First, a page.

U.S. Secretary of Education Arne Duncan said Monday that he envisions a significant new emphasis on federal incentives for high-performing schools, districts, and states in the reauthorization of the Elementary and Secondary Education Act, expected to be taken up by Congress as early as next year.
Mr. Duncan said the Department of Education is considering proposals that would offer increased autonomy, recognition, and resources for states that commit to adopting college- and career-readiness standards, and for schools and districts that make significant progress in student achievement.
“Under [the No Child Left Behind Act] there are basically no incentives. There was nothing. There are 50 ways to fail, and if you succeeded there was nothing there for you,” the secretary said in a wide-ranging interview with Education Week reporters.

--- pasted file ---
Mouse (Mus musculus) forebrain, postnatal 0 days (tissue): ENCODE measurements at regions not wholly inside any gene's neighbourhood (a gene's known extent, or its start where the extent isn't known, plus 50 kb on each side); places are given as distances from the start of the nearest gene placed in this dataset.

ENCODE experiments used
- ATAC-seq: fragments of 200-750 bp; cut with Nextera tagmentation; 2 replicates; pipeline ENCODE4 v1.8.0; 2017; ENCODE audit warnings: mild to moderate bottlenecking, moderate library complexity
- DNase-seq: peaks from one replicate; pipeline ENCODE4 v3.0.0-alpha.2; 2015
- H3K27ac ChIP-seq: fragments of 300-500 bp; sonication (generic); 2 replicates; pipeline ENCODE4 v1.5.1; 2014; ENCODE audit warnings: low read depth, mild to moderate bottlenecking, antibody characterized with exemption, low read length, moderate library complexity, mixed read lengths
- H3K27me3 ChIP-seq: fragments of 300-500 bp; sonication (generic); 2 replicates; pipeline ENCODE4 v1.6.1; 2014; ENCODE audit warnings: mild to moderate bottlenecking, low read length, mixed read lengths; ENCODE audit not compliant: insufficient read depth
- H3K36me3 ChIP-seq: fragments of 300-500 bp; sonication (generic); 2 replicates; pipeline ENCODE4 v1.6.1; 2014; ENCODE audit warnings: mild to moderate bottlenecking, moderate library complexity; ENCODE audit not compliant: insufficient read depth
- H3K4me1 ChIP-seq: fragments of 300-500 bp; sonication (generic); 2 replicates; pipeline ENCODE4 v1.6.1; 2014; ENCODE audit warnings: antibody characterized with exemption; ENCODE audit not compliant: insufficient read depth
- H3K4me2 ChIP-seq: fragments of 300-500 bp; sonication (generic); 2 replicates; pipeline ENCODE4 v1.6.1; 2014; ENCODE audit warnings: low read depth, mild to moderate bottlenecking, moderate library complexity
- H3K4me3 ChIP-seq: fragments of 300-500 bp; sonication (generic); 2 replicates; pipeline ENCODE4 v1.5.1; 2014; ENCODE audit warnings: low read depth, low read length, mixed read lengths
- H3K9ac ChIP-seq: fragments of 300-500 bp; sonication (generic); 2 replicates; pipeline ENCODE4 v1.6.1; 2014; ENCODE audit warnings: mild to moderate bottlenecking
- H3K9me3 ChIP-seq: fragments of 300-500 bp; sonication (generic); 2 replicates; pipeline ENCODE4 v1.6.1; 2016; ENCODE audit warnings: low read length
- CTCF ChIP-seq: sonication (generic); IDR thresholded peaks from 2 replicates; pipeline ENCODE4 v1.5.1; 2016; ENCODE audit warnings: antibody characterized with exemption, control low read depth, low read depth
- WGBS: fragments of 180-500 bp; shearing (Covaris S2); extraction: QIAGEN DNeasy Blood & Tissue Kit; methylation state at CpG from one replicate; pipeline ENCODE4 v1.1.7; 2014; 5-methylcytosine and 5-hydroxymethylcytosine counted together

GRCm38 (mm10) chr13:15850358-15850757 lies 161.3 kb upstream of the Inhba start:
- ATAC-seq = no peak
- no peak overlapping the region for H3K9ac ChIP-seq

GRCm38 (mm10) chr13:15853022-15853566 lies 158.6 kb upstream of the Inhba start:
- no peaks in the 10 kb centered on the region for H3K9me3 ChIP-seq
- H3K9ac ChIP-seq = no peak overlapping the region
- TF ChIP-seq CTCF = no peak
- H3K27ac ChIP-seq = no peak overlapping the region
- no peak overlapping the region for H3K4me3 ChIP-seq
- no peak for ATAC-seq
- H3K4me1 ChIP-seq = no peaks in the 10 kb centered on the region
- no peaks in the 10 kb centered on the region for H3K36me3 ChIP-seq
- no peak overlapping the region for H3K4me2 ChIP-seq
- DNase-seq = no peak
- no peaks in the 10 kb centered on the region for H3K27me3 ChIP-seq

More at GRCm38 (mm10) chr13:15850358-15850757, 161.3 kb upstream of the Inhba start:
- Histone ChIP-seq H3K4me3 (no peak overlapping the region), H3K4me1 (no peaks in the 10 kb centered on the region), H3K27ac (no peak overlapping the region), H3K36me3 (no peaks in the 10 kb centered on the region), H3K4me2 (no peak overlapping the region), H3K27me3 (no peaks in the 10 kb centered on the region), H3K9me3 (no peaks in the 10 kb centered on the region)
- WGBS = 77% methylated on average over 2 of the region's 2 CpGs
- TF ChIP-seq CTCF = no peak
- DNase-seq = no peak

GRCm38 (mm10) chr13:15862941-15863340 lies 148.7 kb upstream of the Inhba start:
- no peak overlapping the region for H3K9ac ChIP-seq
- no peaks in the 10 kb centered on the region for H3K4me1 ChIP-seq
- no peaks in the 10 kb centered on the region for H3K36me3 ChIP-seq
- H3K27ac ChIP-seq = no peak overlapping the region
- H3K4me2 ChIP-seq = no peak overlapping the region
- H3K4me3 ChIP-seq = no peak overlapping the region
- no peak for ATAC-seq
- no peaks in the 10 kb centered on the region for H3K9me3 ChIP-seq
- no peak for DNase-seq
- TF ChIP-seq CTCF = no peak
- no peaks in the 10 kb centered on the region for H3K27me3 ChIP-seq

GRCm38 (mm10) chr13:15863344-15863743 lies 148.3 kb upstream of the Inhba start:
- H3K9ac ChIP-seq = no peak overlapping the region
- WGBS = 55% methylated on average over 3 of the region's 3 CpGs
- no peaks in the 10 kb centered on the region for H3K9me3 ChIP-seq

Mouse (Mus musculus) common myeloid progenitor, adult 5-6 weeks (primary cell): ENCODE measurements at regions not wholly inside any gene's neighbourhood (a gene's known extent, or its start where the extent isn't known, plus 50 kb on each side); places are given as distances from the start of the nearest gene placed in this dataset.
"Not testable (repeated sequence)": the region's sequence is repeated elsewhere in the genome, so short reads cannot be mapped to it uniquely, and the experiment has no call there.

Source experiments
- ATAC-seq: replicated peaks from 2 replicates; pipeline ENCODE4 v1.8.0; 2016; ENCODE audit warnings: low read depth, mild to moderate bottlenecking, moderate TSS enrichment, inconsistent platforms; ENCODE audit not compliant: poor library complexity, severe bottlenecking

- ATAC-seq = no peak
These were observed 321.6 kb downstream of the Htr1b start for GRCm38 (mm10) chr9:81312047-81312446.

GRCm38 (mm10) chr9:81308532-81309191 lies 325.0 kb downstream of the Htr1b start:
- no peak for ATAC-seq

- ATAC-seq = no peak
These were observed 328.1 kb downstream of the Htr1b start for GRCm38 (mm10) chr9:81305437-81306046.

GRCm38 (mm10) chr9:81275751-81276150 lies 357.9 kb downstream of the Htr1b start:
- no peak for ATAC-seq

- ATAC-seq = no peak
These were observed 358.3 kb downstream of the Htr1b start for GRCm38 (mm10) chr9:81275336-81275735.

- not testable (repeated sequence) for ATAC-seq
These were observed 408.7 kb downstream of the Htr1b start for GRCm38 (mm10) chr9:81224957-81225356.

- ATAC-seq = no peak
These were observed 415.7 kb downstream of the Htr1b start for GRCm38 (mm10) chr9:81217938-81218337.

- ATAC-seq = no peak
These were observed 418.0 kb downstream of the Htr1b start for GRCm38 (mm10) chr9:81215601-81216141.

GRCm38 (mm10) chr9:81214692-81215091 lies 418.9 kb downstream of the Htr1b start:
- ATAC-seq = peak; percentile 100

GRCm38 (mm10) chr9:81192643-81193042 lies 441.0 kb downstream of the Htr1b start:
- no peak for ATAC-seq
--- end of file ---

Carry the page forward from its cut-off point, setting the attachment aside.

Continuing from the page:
He said he’d like to change that when Congress and the administration move to revamp the ESEA, whose current version is the No Child Left Behind law. The law was originally slated for reauthorization in 2007.
it’s additional resources, whether it’s greater flexibility on
additional resources, whether it’s shining a spotlight on them, …
there’s a whole package of things” the next version of the law could
include to reward excellence, Mr. Duncan said.
Read the full text of the article here